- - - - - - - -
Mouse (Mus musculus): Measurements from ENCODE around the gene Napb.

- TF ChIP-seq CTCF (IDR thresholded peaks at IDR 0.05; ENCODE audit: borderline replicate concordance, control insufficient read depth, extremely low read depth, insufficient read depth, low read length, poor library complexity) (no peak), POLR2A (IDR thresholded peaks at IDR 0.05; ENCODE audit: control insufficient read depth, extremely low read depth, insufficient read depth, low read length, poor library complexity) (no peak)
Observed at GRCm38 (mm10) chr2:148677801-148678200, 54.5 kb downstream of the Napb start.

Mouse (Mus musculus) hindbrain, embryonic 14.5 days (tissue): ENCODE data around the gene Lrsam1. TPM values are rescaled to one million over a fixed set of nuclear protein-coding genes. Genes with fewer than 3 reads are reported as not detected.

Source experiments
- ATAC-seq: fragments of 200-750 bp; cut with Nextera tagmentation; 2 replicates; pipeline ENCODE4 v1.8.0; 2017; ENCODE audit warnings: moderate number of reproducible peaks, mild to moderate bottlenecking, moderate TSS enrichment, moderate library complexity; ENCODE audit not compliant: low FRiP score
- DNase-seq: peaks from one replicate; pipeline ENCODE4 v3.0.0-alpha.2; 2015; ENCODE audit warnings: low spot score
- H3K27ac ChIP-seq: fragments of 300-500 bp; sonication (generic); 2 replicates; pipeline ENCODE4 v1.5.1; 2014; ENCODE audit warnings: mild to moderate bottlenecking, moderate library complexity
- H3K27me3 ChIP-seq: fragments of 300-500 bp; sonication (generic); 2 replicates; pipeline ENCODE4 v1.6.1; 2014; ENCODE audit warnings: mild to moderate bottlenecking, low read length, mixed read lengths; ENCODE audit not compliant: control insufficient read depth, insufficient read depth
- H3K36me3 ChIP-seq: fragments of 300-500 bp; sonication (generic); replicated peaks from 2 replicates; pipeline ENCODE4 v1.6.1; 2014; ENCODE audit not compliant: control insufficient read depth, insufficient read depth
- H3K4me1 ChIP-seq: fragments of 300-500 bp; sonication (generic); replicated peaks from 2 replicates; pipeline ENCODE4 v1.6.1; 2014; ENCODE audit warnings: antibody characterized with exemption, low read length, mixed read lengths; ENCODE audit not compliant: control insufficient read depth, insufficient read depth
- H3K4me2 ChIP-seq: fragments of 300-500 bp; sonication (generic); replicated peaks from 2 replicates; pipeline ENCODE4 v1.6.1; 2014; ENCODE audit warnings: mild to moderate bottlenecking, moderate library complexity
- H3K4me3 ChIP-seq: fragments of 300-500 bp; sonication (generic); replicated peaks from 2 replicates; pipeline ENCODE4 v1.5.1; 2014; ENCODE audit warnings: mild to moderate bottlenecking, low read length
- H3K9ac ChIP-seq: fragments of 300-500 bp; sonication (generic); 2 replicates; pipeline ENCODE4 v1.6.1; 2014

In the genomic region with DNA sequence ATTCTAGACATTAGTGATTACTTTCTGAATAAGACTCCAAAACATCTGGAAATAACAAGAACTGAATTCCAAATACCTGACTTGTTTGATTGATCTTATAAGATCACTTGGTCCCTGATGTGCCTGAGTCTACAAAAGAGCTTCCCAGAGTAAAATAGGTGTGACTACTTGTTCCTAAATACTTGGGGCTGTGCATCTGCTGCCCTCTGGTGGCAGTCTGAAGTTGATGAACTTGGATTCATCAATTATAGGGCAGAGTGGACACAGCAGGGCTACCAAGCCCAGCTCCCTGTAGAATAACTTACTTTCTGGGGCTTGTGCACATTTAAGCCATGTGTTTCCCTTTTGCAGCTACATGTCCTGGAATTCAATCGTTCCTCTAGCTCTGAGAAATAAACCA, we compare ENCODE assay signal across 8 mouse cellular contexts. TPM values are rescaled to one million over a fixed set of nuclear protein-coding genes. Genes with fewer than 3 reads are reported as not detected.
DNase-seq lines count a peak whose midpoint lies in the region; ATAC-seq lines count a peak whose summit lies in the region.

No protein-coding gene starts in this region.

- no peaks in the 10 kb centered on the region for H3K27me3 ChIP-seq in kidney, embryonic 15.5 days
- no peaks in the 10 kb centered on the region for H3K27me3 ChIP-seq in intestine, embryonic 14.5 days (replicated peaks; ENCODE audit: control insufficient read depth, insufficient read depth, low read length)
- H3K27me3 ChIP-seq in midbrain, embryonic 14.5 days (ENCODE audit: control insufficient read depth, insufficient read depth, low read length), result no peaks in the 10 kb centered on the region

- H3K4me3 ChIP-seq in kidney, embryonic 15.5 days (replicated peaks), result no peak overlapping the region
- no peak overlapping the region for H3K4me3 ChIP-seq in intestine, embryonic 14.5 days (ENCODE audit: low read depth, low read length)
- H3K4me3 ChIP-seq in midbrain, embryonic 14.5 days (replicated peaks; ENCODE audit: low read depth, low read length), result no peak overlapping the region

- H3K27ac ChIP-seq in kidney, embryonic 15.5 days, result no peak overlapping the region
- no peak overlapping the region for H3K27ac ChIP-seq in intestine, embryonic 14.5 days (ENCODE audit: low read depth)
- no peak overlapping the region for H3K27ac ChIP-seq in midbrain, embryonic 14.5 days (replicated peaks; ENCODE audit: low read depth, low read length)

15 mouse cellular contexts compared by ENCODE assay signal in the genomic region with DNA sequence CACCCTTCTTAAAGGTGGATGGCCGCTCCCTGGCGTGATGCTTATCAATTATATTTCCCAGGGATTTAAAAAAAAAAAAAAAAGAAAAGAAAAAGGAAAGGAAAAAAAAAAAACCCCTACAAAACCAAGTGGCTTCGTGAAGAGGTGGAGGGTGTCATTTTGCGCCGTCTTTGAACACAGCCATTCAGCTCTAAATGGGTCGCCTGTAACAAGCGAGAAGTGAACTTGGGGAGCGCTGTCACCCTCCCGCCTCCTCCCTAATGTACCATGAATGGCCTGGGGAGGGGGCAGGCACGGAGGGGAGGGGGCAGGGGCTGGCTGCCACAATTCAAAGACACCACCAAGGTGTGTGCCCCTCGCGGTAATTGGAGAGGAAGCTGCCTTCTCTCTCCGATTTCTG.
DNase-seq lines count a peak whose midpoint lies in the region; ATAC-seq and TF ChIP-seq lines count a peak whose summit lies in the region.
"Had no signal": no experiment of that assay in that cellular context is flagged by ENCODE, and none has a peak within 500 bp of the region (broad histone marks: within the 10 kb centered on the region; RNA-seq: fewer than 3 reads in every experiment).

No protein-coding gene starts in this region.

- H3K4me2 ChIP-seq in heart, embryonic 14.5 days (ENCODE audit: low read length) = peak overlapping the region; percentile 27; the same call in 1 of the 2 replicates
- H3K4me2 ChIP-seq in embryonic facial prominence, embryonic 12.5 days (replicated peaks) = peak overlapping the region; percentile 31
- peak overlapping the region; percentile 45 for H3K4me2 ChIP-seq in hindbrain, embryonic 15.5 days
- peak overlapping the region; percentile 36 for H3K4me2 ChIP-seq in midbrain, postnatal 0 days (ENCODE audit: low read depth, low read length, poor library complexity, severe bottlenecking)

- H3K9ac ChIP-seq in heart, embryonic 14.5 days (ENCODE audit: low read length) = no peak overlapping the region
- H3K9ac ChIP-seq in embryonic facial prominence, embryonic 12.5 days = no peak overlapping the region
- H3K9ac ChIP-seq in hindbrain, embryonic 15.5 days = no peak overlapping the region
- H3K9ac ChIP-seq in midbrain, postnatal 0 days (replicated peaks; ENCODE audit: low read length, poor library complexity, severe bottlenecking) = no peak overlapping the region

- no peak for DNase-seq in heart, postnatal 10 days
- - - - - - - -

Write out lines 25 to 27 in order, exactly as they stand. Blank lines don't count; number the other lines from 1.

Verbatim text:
- no peak overlapping the region for H3K27ac ChIP-seq in intestine, embryonic 14.5 days (ENCODE audit: low read depth)
- no peak overlapping the region for H3K27ac ChIP-seq in midbrain, embryonic 14.5 days (replicated peaks; ENCODE audit: low read depth, low read length)

15 mouse cellular contexts compared by ENCODE assay signal in the genomic region with DNA sequence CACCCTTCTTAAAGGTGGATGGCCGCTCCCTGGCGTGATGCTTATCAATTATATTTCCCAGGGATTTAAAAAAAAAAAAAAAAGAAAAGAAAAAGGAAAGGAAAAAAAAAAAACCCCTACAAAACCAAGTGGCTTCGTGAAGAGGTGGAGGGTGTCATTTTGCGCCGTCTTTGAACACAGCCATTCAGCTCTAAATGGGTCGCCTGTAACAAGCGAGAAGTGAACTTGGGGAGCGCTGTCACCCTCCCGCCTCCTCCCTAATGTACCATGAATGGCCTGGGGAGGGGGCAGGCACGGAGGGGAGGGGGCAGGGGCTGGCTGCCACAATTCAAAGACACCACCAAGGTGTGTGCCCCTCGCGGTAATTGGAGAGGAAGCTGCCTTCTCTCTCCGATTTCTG.